Nov 242008

How do you value a human life? How many people cried at their funeral? How much money they made? How many people they helped? What about looking ahead at a life yet unlived.

We’ve inherited an interesting notion from the Big Three religions, which is that a human life has infinite value. The religious justification is more along the lines that each body has an immortal soul and that it is god’s will to protect that body and soul. A soul has infinite value. That is a natural law argument. What if you don’t believe in a soul? Most people, I would suggest, simply substitute in potential and say something like, “What if this child becomes an Einstein in the future?”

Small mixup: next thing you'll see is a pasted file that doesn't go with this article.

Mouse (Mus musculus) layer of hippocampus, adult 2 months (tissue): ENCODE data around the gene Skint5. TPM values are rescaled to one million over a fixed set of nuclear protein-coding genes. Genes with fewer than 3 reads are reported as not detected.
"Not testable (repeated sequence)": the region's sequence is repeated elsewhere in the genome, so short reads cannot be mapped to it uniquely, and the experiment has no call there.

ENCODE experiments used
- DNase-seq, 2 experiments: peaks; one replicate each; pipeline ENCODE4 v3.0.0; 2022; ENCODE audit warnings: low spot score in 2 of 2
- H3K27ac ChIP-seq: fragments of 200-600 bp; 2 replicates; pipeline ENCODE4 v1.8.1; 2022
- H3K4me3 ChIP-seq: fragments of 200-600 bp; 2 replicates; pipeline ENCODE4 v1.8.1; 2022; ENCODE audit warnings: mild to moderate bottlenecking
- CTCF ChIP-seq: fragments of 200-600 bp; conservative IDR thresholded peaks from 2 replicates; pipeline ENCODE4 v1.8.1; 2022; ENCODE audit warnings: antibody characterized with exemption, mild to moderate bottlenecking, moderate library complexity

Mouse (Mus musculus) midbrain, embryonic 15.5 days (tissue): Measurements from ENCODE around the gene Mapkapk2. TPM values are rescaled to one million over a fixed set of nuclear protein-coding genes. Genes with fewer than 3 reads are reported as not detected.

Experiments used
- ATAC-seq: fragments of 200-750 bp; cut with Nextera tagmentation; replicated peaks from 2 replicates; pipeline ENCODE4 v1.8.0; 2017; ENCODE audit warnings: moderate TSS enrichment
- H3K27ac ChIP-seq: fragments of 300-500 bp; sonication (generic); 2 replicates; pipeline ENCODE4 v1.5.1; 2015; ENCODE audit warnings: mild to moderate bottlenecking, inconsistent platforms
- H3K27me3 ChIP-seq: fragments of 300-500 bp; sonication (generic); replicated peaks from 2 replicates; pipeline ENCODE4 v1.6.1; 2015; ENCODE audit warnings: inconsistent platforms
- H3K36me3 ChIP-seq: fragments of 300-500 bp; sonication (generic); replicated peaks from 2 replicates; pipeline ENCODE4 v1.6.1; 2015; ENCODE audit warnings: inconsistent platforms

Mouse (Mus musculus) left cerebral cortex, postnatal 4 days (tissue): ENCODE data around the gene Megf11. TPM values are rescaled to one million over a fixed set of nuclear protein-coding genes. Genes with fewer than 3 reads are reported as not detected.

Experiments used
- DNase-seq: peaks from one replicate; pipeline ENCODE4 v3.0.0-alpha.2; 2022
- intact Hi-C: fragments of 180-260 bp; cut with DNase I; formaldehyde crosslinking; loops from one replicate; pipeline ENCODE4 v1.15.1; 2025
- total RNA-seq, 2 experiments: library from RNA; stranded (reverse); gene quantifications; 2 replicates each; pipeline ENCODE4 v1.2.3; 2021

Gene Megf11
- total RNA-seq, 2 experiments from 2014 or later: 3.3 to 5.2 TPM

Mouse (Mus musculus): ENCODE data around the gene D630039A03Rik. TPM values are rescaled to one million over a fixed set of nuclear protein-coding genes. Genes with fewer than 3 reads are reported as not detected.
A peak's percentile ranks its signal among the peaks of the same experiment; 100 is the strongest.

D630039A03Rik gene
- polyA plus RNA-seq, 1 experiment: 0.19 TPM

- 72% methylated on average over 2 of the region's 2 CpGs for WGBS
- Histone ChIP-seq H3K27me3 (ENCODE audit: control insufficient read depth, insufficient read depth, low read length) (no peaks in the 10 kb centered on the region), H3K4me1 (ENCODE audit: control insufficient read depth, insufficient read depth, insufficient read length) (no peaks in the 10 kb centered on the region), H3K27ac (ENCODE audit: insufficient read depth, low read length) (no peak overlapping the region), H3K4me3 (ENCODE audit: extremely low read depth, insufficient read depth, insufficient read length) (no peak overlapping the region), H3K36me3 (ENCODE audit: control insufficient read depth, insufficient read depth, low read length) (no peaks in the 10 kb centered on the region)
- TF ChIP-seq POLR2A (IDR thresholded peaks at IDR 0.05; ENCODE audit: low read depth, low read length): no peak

In any case, we assign an infinite value to a human life, so questions like, “How many people would you let die to save your sister, brother or child?” mess with us. They especially mess with us because we are supposed to think of the highest good for all, and just because it is your relative, doesn’t mean others have to die to save them. We’re supposed to be more noble and self-sacrificing than that.

All of this suggests something to think about: how do you value value? There are no units to measure importance inside a human consciousness. Besides, how can you verify it? For example, say that we decide to measure whether someone can live based on how many people would cry if they no longer existed, how can you necessarily tell that someone is crying because they’re devested? One person’s response to mere sadness might be crying while another person never cries.

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